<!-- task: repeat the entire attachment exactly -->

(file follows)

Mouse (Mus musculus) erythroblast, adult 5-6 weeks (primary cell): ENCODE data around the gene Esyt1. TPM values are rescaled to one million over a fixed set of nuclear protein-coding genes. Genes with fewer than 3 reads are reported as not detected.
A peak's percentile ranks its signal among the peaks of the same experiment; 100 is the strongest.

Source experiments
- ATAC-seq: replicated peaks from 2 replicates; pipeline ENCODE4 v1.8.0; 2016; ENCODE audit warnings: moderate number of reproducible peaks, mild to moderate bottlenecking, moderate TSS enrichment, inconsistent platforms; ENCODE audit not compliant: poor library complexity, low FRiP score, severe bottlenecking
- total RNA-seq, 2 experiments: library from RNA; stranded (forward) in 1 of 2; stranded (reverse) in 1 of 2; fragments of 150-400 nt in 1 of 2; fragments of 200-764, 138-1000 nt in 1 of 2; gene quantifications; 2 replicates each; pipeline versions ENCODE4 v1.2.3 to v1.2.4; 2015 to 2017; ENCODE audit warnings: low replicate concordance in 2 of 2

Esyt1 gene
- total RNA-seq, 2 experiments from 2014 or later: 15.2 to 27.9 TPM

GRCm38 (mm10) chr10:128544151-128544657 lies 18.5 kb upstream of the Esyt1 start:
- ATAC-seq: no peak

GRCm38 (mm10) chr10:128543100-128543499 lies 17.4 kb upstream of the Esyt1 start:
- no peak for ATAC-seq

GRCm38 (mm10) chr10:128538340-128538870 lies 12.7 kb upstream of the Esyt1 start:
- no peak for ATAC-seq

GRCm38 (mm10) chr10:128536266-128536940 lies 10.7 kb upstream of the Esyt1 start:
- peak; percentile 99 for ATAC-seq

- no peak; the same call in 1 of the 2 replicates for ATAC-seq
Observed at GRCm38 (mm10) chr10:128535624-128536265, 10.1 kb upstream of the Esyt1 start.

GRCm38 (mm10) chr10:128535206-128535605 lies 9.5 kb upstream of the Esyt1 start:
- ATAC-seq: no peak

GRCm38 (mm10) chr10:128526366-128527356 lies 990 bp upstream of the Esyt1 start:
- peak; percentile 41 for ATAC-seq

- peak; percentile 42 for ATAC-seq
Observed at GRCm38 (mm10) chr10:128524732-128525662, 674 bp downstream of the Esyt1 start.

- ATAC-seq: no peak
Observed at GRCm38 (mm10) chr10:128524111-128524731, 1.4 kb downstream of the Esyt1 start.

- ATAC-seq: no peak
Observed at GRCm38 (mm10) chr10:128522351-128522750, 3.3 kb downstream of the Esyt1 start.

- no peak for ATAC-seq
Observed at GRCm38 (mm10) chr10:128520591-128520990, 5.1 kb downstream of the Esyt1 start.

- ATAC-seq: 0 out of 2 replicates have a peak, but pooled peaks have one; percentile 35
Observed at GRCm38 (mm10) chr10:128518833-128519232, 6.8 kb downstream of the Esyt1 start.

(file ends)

Mouse (Mus musculus) erythroblast, adult 5-6 weeks (primary cell): ENCODE data around the gene Esyt1. TPM values are rescaled to one million over a fixed set of nuclear protein-coding genes. Genes with fewer than 3 reads are reported as not detected.
A peak's percentile ranks its signal among the peaks of the same experiment; 100 is the strongest.

Source experiments
- ATAC-seq: replicated peaks from 2 replicates; pipeline ENCODE4 v1.8.0; 2016; ENCODE audit warnings: moderate number of reproducible peaks, mild to moderate bottlenecking, moderate TSS enrichment, inconsistent platforms; ENCODE audit not compliant: poor library complexity, low FRiP score, severe bottlenecking
- total RNA-seq, 2 experiments: library from RNA; stranded (forward) in 1 of 2; stranded (reverse) in 1 of 2; fragments of 150-400 nt in 1 of 2; fragments of 200-764, 138-1000 nt in 1 of 2; gene quantifications; 2 replicates each; pipeline versions ENCODE4 v1.2.3 to v1.2.4; 2015 to 2017; ENCODE audit warnings: low replicate concordance in 2 of 2

Esyt1 gene
- total RNA-seq, 2 experiments from 2014 or later: 15.2 to 27.9 TPM

GRCm38 (mm10) chr10:128544151-128544657 lies 18.5 kb upstream of the Esyt1 start:
- ATAC-seq: no peak

GRCm38 (mm10) chr10:128543100-128543499 lies 17.4 kb upstream of the Esyt1 start:
- no peak for ATAC-seq

GRCm38 (mm10) chr10:128538340-128538870 lies 12.7 kb upstream of the Esyt1 start:
- no peak for ATAC-seq

GRCm38 (mm10) chr10:128536266-128536940 lies 10.7 kb upstream of the Esyt1 start:
- peak; percentile 99 for ATAC-seq

- no peak; the same call in 1 of the 2 replicates for ATAC-seq
Observed at GRCm38 (mm10) chr10:128535624-128536265, 10.1 kb upstream of the Esyt1 start.

GRCm38 (mm10) chr10:128535206-128535605 lies 9.5 kb upstream of the Esyt1 start:
- ATAC-seq: no peak

GRCm38 (mm10) chr10:128526366-128527356 lies 990 bp upstream of the Esyt1 start:
- peak; percentile 41 for ATAC-seq

- peak; percentile 42 for ATAC-seq
Observed at GRCm38 (mm10) chr10:128524732-128525662, 674 bp downstream of the Esyt1 start.

- ATAC-seq: no peak
Observed at GRCm38 (mm10) chr10:128524111-128524731, 1.4 kb downstream of the Esyt1 start.

- ATAC-seq: no peak
Observed at GRCm38 (mm10) chr10:128522351-128522750, 3.3 kb downstream of the Esyt1 start.

- no peak for ATAC-seq
Observed at GRCm38 (mm10) chr10:128520591-128520990, 5.1 kb downstream of the Esyt1 start.

- ATAC-seq: 0 out of 2 replicates have a peak, but pooled peaks have one; percentile 35
Observed at GRCm38 (mm10) chr10:128518833-128519232, 6.8 kb downstream of the Esyt1 start.